Surprising omissions are Woodside and Los Altos.
Not sure how Almaden could be more costly than those two areas, but this is the list they compiled. Read the whole article with the specifics here:
I have been fortunate to have made 5 trips to Europe, one of them lasting 9 months, and will be returning again before the end of 2013 (this time to Belgium). It is so diverse, beautiful and compelling! Having experienced a little culture shock myself (when living in Florence, Italy, for one year of university), I’m very sympathetic about how hard an international move can be, and I understand that for Europeans moving to Silicon Valley, there can be an acute culture shock, particularly for those coming from more rural areas.
The bulk of Silicon Valley is located in Santa Clara County, which is at the southern end of the San Francisco Bay. In this county, there are approximately 1.8 million people, almost a million of them in the city of San Jose. Some areas, or districts, of San Jose have a distinctive character and are almost like towns or small cities themselves. So in this article I’ll mention both cities and towns, but also areas or districts of San Jose, which might appeal to our European transplants. Most of my comments will reference Santa Clara County or “south bay” locations, but I will also mention others on the San Francisco Peninsula and SF Bay Area too.
Architecture, Urban Centers and Charm
It is an unfortunate negative in Silicon Valley that much of our housing consists of ranch style tract homes, and truthfully, they are not exactly a work of art. New or newer homes tend to be on very tiny parcels of land (or “lots”) and for many people may simply feel too congested or crowded. But there are beautiful residential neighborhoods – you just need to know where to look! In many ways, the areas with higher charm can make our global home buyers feel more comfortable than if they were faced with only track, ranch neighborhoods.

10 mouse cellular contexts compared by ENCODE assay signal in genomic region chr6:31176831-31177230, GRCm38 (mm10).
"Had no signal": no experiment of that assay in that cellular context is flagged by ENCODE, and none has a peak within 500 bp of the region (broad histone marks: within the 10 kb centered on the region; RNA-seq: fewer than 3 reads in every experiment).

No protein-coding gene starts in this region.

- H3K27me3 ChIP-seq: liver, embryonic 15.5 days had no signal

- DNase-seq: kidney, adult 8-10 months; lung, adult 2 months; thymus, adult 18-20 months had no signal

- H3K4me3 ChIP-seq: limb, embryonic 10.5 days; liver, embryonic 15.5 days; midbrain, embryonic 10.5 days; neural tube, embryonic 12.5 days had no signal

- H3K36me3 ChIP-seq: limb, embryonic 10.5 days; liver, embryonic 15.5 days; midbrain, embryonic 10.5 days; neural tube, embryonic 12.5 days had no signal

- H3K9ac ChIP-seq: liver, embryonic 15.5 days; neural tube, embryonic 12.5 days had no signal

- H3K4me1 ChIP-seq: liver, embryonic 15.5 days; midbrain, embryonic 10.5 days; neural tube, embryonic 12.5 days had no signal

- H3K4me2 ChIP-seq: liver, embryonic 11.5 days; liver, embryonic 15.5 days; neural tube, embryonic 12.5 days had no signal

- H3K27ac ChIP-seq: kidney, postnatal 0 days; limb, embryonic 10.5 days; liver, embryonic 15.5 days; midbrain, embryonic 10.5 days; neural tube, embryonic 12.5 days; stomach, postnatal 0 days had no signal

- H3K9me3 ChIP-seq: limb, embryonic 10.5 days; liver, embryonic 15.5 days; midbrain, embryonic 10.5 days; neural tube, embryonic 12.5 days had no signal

Do you value unique, older architecture with Victorian, Craftsman, Tudor or other home styles? Then check out these areas:
- Within San Jose: the Japantown, Vendome, and Naglee Park areas of downtown San Jose. Also in central San Jose are the Rosegarden, Shasta Hanchett and Burbank neighborhoods which all boast some lovely older homes. Or, if you love classic Spanish Revival style homes with views, consider the old Alum Rock area of San Jose near the country club (golf course). The Willow Glen area of SJ (zip code 95120) is full of lovely old established neighborhoods with historic homes and tree lined streets. If your job takes you to downtown San Jose, all of these areas will be fairly close.
- If you want a rural, eclectic atmosphere, check out the “New Almaden” area of San Jose. This is actually a county pocket with a San Jose mailing address.
- Other towns or cities with older, more interesting architecture include the “downtown” ares of Los Altos, Palo Alto, Los Gatos, Campbell, Mountain View, Saratoga and Menlo Park (in San Mateo County, just north of Palo Alto).
- If work will be on The Peninsula, there are many areas nearby that may work. San Mateo has some fantastic neighborhoods! Also San Francisco, which is tiny but full of beautiful areas, may be a strong draw (I do not sell there – it’s too far for me). Warning: the weather in San Francisco is very often COLD in summer!
- Across the bay, Berkeley has some great Victorian and other homes and several really interesting pockets, as does parts of Oakland. (I do not work these areas either as they are too far for me, but I did live in Berkeley in graduate school and can connect you with a great agent there.)